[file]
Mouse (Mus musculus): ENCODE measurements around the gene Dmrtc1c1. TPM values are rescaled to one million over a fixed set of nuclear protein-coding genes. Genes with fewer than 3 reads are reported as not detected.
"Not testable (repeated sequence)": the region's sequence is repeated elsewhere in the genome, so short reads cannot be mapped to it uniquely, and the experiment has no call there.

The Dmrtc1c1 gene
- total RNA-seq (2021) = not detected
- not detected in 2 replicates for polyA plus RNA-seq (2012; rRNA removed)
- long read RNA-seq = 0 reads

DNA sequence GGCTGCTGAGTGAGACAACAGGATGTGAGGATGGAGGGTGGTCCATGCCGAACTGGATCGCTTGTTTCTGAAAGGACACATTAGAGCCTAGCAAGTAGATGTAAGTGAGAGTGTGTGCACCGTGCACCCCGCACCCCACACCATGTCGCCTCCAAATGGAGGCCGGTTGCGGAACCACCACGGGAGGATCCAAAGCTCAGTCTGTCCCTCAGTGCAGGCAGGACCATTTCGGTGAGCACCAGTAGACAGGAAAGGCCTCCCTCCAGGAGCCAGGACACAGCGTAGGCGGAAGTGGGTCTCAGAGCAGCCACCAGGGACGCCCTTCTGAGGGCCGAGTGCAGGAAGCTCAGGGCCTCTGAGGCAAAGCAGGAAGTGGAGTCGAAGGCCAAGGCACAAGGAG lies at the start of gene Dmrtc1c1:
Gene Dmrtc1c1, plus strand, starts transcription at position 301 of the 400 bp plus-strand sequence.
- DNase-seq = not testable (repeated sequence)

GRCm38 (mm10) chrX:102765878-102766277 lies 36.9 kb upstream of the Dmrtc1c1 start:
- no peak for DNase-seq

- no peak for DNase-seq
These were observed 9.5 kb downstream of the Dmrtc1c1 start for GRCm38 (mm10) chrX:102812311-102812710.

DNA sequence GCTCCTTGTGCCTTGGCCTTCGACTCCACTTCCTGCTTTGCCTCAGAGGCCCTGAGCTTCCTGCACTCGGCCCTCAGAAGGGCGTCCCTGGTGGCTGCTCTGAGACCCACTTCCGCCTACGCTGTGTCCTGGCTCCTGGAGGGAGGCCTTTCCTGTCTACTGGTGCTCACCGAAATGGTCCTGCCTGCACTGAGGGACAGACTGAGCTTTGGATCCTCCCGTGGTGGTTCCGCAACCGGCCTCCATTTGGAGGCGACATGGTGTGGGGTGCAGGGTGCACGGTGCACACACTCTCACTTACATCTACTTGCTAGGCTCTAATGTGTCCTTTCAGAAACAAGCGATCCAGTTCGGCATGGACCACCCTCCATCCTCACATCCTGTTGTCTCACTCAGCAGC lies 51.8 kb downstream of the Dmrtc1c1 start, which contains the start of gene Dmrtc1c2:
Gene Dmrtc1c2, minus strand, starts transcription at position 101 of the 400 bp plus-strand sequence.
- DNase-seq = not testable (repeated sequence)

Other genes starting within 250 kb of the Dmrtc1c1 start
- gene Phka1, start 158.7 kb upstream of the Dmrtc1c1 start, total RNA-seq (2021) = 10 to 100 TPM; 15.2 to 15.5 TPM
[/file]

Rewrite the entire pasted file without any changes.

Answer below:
Mouse (Mus musculus): ENCODE measurements around the gene Dmrtc1c1. TPM values are rescaled to one million over a fixed set of nuclear protein-coding genes. Genes with fewer than 3 reads are reported as not detected.
"Not testable (repeated sequence)": the region's sequence is repeated elsewhere in the genome, so short reads cannot be mapped to it uniquely, and the experiment has no call there.

The Dmrtc1c1 gene
- total RNA-seq (2021) = not detected
- not detected in 2 replicates for polyA plus RNA-seq (2012; rRNA removed)
- long read RNA-seq = 0 reads

DNA sequence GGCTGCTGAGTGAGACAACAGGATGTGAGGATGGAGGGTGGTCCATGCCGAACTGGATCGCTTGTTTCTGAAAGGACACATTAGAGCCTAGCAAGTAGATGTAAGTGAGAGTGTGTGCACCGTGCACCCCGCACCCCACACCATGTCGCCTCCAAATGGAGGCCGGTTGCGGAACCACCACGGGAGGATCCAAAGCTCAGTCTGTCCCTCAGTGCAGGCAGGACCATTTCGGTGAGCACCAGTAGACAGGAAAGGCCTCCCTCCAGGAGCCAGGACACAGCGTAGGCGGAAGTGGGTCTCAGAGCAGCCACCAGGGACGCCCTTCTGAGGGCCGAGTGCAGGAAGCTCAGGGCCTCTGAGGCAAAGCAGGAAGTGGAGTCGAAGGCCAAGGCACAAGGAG lies at the start of gene Dmrtc1c1:
Gene Dmrtc1c1, plus strand, starts transcription at position 301 of the 400 bp plus-strand sequence.
- DNase-seq = not testable (repeated sequence)

GRCm38 (mm10) chrX:102765878-102766277 lies 36.9 kb upstream of the Dmrtc1c1 start:
- no peak for DNase-seq

- no peak for DNase-seq
These were observed 9.5 kb downstream of the Dmrtc1c1 start for GRCm38 (mm10) chrX:102812311-102812710.

DNA sequence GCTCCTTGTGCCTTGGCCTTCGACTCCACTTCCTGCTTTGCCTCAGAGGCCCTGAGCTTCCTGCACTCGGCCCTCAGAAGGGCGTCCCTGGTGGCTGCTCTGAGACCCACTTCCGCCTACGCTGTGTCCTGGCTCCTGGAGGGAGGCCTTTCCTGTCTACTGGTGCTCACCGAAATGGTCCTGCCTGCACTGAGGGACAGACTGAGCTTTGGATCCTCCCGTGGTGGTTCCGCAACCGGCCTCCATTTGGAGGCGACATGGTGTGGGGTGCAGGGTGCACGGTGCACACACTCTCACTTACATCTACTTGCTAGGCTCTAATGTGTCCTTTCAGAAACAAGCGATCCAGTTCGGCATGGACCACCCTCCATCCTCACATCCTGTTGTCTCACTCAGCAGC lies 51.8 kb downstream of the Dmrtc1c1 start, which contains the start of gene Dmrtc1c2:
Gene Dmrtc1c2, minus strand, starts transcription at position 101 of the 400 bp plus-strand sequence.
- DNase-seq = not testable (repeated sequence)

Other genes starting within 250 kb of the Dmrtc1c1 start
- gene Phka1, start 158.7 kb upstream of the Dmrtc1c1 start, total RNA-seq (2021) = 10 to 100 TPM; 15.2 to 15.5 TPM